The value of time and voltage just discussed is very important to understand, but it must be combined with an understanding of the grid or graph paper the tracing is printing upon that you are analyzing.
The grid is broken down in small boxes (1 X 1 millimeter) and heavier darkened lined boxes.
There are five small boxes going from left to right and bottom to top of each large box (5 X 5 mm).
Each small box has a time value of 0.04 second.
If there are five small boxes going across each large box, then the value of time for each large box equals 0.20 second
(5 small boxes X 0.04 second = 0.20 second)
(5 LARGE BOXES X 0.20 SECOND = 1 SECOND)
Voltage is important when measuring the height or depth of a waveform.
The height or depth provides an indication of the amount of electrical activity occurring within the heart.
Voltage can be affected by a number of different factors to include the amount of viable muscle mass in the heart.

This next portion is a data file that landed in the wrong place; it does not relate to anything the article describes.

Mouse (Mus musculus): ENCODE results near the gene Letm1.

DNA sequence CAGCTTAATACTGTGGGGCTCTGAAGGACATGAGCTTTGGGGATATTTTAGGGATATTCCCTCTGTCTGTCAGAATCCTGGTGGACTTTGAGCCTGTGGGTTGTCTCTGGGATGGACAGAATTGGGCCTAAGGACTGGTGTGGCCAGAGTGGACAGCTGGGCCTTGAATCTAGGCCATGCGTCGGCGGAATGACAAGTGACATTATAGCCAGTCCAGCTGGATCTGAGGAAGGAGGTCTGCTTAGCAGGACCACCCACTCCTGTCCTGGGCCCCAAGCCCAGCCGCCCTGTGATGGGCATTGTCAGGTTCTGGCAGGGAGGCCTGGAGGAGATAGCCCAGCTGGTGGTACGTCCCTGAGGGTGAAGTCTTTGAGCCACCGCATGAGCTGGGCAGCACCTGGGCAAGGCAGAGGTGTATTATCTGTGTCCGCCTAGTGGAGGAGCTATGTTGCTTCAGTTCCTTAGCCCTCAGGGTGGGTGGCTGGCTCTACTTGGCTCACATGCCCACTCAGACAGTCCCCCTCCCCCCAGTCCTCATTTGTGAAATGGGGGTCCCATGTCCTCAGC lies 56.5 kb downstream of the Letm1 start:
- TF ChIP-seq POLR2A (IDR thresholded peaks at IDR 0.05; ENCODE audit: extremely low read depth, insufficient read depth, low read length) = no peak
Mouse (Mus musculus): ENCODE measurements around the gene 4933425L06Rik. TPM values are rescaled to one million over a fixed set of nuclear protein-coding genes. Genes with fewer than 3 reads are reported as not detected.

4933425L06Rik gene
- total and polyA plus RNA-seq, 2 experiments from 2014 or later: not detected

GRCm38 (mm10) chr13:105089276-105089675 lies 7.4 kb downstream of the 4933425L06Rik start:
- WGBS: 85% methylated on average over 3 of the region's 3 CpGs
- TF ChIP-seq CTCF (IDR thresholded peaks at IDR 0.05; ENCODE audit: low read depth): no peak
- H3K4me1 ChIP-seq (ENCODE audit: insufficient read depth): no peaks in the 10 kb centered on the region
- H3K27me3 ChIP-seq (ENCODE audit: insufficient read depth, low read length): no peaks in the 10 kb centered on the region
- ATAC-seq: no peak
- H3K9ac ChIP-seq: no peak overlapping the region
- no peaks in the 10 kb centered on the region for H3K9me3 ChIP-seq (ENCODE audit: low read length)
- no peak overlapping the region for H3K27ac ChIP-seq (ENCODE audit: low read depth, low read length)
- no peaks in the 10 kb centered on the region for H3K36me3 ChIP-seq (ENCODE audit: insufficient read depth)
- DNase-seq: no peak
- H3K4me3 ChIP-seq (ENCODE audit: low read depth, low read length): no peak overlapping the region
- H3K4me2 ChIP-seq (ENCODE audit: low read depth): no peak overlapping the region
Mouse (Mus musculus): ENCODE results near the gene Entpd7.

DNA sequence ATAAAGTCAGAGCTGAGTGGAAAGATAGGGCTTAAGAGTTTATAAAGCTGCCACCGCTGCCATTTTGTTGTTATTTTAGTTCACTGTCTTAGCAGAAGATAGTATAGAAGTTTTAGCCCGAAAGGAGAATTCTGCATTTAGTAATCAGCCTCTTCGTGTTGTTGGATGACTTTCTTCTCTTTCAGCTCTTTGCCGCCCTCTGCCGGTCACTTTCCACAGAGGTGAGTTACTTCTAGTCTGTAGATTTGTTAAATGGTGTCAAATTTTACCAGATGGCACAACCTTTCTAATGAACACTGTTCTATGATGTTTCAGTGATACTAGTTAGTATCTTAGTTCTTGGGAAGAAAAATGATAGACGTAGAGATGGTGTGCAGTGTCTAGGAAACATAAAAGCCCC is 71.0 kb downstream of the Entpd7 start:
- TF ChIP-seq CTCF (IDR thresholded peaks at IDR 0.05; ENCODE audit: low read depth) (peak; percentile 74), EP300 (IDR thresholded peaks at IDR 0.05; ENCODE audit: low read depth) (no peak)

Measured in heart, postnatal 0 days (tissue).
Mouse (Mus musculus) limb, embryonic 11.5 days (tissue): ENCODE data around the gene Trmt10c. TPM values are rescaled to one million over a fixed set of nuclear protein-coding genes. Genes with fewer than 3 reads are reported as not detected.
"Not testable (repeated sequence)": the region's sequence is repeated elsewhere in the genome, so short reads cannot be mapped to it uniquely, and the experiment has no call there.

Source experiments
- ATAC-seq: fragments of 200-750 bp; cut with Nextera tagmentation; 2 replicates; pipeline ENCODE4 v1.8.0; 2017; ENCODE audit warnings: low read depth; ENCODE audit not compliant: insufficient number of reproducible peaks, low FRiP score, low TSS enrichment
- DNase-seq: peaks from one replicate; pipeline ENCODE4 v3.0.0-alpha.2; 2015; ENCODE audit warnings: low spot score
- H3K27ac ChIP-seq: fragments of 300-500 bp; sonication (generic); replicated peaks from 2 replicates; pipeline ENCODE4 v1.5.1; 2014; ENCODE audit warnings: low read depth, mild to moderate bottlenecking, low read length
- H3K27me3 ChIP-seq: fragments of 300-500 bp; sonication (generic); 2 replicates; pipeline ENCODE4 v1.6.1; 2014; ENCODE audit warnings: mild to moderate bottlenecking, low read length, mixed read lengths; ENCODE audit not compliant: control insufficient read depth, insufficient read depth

When analyzing cardiac tracings, the question always comes up “where do I measure from”?
To keep it as clear as possible, it is important to establish the isoelectric line or baseline.
There are times when this can prove to be impossible, but in most cases if you can see the PR segment, ST segment and TP segment, you should have a strong sense that this is where the isoelectric line is located.
However, all three segments are not always on the isoelectric line
Where two out of the three of them are located when analyzing horizontally, this is typically where the isoelectric line is located.